An automated alert sounded from the main console indicating Thunderbird 3 was aligned with the guidance beams above the round house.
Alan Tracy flicked a control switch and the descent motors roared into life, gently lowering the 287-foot tall rocket into the secret underground silo.
As the three huge boosters came to rest on their landing pads, the extractor system switched to full power, filtering the excess fumes out of the bay.
A steel cover slid over the entrance, giving the impression that there was nothing more to see above the surface than an ornamental garden.
Taking the transit couch back to the Tracy lounge, Alan reported to his father.
“Mission successful, Father. That space station won’t be falling out of orbit any time soon. They were sure grateful for the assistance though. Reckon those guys are going to be okay now.”
Jeff’s craggy face creased into a smile as he replied, “Great work, son. Sorry you had to go alone.”
“That’s okay. Guess the others are still mighty busy with the flooding in Italy.”
“Yeah, though Scott reported in just before you got back. Seems like they’ve got things under control. They’re going to stay on at the worst affected area a while longer to stabilise the situation, but I figure they’ll be heading back to base within the next few hours.”
“Okay, Dad. Think I’ll mosey down to the workshop for a spell.”
Jeff chuckled, “Still hoping to get that antique flying again, huh?”
Alan grinned broadly, “That’s the plan!”
The workshop was empty when Alan arrived. Brains had practically locked himself away in his laboratory working on his latest pet project.
Alan looked over at the shape covered by a large tarpaulin in one corner of the bay. He smiled to himself and started getting into his overalls. His father had been right, it was certainly an antique. But with a little hard work and perseverance, it’d come out alright.
He set to work, losing track of time as the task absorbed all his focus and concentration.
In what seemed like no time at all, a siren sounded and the floor quivered as the huge artificial rock face concealing the entrance to the bay began to descend into the ground.
Then, with a whir of motors, the giant red engine housings of Thunderbird 2 appeared, followed by the great green bulk of the craft’s fuselage as it reversed inside and came to a halt.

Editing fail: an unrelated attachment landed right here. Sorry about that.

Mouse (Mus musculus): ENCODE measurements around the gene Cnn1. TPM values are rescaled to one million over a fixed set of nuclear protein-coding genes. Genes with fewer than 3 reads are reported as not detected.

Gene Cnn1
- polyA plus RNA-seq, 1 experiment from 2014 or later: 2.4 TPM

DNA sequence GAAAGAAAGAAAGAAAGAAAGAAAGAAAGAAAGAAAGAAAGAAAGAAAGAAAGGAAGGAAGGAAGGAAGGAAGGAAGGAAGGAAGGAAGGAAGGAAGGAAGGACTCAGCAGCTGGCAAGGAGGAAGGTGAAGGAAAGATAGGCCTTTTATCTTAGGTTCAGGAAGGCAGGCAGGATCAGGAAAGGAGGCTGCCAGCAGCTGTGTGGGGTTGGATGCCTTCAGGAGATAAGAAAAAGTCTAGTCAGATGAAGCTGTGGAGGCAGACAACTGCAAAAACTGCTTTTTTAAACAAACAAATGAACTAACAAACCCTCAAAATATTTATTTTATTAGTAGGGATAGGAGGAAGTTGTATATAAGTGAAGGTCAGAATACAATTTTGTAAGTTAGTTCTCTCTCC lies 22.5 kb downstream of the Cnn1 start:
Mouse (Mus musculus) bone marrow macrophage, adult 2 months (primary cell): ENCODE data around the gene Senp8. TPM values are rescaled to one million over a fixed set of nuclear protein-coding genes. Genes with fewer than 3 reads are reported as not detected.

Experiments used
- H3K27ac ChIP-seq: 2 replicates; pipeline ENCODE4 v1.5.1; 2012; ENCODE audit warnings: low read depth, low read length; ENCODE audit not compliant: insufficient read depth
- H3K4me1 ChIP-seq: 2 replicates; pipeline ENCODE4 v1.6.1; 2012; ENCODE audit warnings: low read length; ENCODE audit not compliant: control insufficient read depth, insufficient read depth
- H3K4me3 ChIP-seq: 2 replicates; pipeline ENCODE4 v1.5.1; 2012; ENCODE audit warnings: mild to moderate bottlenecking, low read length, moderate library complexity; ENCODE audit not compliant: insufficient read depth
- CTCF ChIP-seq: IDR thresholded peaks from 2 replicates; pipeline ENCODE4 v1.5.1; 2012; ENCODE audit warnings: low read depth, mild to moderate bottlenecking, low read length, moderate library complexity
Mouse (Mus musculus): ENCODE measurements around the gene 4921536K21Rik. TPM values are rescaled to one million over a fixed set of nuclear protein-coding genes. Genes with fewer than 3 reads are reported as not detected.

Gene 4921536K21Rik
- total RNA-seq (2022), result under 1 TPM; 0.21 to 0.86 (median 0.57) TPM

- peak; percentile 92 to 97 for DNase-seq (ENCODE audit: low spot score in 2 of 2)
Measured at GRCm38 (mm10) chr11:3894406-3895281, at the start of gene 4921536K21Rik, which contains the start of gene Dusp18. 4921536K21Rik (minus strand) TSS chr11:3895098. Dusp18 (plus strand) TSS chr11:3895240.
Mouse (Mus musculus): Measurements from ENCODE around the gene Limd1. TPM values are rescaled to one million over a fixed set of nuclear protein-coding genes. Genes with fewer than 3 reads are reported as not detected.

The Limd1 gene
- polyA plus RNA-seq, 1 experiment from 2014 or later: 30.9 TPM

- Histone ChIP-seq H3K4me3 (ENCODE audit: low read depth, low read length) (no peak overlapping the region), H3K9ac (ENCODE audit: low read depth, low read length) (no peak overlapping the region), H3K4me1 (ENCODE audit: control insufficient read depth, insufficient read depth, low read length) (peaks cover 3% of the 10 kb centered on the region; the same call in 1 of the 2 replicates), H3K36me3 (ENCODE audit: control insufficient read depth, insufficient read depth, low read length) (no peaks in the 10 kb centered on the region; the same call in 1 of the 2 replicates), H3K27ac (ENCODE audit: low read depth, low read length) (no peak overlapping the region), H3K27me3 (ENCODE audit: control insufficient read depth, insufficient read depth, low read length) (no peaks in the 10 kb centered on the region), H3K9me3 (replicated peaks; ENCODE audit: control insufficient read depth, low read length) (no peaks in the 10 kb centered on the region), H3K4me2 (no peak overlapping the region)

As the motors cycled down, Alan saw Virgil, Gordon and Tin-Tin exit the craft and make their way to the post-flight diagnostic computer terminal.
Alan hurriedly covered his work-in-progress with the tarpaulin before they could see it.
“Hi!” he called to the others, “How’d it go?”
Virgil nodded with satisfaction, “Everything went pretty well. There were a few minor injuries, but thankfully we didn’t lose anyone.”
Gordon cocked his head back towards Pod 4, which was sitting below the huge transporter, “Thunderbird 4 took a bit of a beating, but it’s nothing that a little paint won’t put right.” He looked over Alan’s shoulder to the bulky shape under the tarpaulin, “Speaking of which, when are we gonna see what’s under that?”
“Whenever I’ve got it working.”
Tin-Tin gave him a wry smile, “You’re just enjoying teasing us. I wonder what it can be?”
Virgil shrugged, “Well, I guess it’s not going to be working in the next ten minutes, so I say we get cleaned up and have something to eat. Never know when we’ll be needed again!”
Gordon had been about to lift the edge of the tarpaulin when Virgil caught him by the shoulder and whisked him off towards the exit to the transit system.
Alan laughed, “Typical, he can’t wait to see it.”
Tin-Tin rested a hand on his shoulder, “Neither can I, I’m sure it’s wonderful.”
“Oh, gee. Thanks, Tin-Tin.”
“Come on then, let’s join the others. I’m starving!”
Alan smiled, “Me too. This downtime between assignments makes a nice change, but boy does it give you an appetite!”